Lettings Sector Warned to be Cautious of For-Profit Inventory Associations
By |Published On: 2nd October 2018|

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Lettings Sector Warned to be Cautious of For-Profit Inventory Associations

By |Published On: 2nd October 2018|

This article is an external press release originally published on the Landlord News website, which has now been migrated to the Just Landlords blog.

The lettings sector, including landlords, agents and tenants, is being warned to be cautious of a rising number of companies claiming to be independent inventory trade bodies.

The Association of Independent Inventory Clerks (AIIC) says that these new businesses have been established to make money, while the AIIC is a not-for-profit organisation.

The AIIC argues that these so-called inventory trade bodies do not offer the correct level of protection for consumers and are damaging for the professional lettings industry.

“It’s a case of wolves in sheep’s clothing,” insists Danny Zane, the Chair of the AIIC. “These companies are masquerading as industry trade bodies when they are, in fact, for-profit ventures offering additional products and software solutions.”

He adds: “Unfortunately, these companies do not protect consumers in the way they should and could leave all parties involved in a rental transaction at risk of significant issues further down the line.”

The AIIC explains that, as the private rental sector continues to grow, more companies claiming to be industry associations have sprung up, and property professionals should be cautious about which organisations they partner with.

The trade body reminds all property professionals and consumers that the presence of an independent, professionally compiled inventory could be invaluable.

An inventory report confirms the condition of a rental property at the beginning and end of a tenancy, therefore making it clear whether any deposit deductions must be made.

Landlords who don’t have a comprehensive inventory available at the end of a tenancy could find it difficult to make deductions, while tenants who rent from a private landlord who hasn’t provided an inventory could leave themselves open to unnecessary costs or disputes.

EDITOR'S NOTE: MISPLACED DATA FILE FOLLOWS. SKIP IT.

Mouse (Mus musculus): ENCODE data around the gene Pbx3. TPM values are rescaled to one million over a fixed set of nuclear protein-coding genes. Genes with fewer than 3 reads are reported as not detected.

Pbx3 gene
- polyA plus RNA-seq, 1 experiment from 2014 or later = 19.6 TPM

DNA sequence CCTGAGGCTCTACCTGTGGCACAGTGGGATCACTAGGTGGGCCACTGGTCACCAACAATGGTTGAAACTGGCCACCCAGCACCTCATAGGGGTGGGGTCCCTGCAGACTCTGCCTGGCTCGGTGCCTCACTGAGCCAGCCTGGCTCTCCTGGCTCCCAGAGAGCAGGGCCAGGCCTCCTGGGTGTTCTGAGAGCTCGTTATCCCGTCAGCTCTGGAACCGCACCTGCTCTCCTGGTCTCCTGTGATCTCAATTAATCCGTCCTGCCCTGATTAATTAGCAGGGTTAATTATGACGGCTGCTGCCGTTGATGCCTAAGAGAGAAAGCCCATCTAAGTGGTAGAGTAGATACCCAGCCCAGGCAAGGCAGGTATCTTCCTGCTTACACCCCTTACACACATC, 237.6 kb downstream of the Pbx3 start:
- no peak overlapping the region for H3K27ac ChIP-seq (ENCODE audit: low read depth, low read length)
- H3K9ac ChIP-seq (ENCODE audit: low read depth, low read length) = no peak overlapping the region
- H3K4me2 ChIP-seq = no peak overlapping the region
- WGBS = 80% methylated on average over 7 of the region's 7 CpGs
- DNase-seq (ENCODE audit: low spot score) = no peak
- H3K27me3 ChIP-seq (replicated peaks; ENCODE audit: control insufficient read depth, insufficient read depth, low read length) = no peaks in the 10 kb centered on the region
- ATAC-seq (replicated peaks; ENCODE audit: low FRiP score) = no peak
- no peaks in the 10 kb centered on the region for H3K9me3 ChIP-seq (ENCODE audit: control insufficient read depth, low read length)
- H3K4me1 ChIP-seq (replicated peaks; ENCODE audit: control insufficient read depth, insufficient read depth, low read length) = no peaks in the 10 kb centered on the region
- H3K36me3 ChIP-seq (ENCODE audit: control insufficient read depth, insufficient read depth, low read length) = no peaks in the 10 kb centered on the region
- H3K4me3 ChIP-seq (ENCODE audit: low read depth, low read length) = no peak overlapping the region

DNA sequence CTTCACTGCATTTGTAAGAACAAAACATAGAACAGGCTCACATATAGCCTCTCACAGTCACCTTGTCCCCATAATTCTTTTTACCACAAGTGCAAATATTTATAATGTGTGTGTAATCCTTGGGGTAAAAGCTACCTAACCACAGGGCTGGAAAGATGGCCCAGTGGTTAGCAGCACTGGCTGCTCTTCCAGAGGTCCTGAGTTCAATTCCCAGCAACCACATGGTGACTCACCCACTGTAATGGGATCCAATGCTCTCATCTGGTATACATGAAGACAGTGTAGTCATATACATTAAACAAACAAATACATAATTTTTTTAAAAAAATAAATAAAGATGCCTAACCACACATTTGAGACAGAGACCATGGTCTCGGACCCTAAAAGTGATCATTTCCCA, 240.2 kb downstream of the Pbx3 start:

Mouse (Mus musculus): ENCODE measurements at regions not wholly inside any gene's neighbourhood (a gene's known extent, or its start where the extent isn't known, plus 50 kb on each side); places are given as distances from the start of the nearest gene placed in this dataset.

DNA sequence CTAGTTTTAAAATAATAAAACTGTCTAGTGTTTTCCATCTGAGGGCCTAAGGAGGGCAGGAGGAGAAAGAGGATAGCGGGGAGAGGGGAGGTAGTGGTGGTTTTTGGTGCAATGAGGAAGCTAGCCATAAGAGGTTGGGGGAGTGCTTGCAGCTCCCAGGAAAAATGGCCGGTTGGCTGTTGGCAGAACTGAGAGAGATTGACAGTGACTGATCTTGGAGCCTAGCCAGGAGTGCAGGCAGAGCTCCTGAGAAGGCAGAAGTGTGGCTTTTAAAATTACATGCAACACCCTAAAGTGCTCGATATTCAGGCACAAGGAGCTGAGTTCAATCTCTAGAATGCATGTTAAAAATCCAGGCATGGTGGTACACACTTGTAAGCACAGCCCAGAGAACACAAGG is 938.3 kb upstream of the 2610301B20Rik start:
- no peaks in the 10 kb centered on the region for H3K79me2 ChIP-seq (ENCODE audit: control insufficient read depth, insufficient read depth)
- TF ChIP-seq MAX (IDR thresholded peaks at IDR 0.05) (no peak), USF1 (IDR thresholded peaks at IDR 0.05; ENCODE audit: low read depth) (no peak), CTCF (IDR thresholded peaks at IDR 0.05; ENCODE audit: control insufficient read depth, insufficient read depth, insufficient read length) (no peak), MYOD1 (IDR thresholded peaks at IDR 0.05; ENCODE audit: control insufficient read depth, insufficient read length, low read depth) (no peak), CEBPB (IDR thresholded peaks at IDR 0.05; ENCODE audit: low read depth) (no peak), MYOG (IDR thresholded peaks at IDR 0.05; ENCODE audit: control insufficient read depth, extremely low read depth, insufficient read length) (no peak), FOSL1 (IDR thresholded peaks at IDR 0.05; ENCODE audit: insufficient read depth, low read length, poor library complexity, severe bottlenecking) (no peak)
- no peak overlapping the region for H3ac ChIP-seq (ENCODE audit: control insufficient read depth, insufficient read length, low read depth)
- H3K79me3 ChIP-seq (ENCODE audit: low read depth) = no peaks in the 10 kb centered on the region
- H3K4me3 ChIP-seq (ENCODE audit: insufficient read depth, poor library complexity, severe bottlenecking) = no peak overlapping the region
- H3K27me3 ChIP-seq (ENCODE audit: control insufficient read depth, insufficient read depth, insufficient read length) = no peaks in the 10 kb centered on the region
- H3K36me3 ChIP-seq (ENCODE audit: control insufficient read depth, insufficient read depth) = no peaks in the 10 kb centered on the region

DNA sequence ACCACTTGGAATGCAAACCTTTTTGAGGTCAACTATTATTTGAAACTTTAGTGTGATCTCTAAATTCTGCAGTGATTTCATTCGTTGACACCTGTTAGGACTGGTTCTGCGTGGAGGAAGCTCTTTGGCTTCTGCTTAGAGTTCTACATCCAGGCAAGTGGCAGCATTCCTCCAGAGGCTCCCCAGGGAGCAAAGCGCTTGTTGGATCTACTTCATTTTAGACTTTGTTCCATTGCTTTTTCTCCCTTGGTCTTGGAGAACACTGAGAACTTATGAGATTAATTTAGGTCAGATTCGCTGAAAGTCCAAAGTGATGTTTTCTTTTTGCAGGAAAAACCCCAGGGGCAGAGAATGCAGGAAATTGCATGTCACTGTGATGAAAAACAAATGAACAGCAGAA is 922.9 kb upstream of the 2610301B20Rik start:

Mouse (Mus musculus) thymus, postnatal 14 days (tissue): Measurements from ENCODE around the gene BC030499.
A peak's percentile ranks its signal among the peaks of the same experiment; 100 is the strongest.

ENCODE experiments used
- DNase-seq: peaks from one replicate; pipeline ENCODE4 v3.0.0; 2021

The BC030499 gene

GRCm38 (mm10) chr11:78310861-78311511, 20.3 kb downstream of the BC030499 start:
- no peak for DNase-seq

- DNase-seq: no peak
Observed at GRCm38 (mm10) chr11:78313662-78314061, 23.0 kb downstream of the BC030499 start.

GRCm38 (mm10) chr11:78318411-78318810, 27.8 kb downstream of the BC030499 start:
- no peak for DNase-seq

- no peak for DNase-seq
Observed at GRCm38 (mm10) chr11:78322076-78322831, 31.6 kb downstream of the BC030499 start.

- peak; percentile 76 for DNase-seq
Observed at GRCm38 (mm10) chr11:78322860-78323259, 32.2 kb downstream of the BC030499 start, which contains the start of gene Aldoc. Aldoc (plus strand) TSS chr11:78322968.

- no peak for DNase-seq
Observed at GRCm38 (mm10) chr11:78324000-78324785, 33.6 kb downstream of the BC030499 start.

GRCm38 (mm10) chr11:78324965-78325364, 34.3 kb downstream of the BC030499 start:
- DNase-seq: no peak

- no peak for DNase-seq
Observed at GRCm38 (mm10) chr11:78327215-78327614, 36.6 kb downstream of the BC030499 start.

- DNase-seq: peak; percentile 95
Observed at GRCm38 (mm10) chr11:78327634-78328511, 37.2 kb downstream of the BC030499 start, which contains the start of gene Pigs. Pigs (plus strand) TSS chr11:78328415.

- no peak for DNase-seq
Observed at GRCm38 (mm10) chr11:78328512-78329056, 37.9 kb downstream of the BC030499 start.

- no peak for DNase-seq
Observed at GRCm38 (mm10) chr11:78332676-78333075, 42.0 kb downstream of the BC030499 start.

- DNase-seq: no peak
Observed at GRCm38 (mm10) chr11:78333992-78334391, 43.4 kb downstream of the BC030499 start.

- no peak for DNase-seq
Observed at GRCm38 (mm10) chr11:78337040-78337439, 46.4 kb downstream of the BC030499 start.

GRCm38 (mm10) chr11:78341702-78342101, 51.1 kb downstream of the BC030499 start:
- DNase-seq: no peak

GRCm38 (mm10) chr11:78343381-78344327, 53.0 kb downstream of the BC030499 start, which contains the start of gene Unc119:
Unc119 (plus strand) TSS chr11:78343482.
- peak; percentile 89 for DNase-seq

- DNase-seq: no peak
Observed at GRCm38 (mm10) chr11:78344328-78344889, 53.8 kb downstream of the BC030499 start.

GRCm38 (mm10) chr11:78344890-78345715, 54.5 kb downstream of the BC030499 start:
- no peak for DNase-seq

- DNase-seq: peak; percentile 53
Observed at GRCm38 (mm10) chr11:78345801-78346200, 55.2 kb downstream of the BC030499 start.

In the event of a dispute at the end of a tenancy, deposit protection schemes will use an inventory report as their primary source of evidence, further highlighting the importance of providing a detailed and impartial report from a reputable source.

Zane explains: “Letting a property is becoming increasingly expensive and the private rented sector is becoming more widely regulated. Therefore, commissioning an independently compiled inventory from a clerk who is a member of an organisation like the AIIC is vitally important to protect a landlord’s investment and provide tenants with the required level of protection.”

If you decide to compile your own inventory, we have created a comprehensive guide to help you produce a document that protects both you and your tenants: https://landlordnews.co.uk/guides/a-landlords-guide-to-inventories-and-avoiding-disputes/

About the Author: Em Morley (she/they)

Em is the Content Marketing Manager for Just Landlords, with over five years of experience writing for insurance and property websites. Together with the knowledge and expertise of the Just Landlords underwriting team, Em aims to provide those in the property industry with helpful resources. When she’s not at her computer researching and writing property and insurance guides, you’ll find her exploring the British countryside, searching for geocaches.

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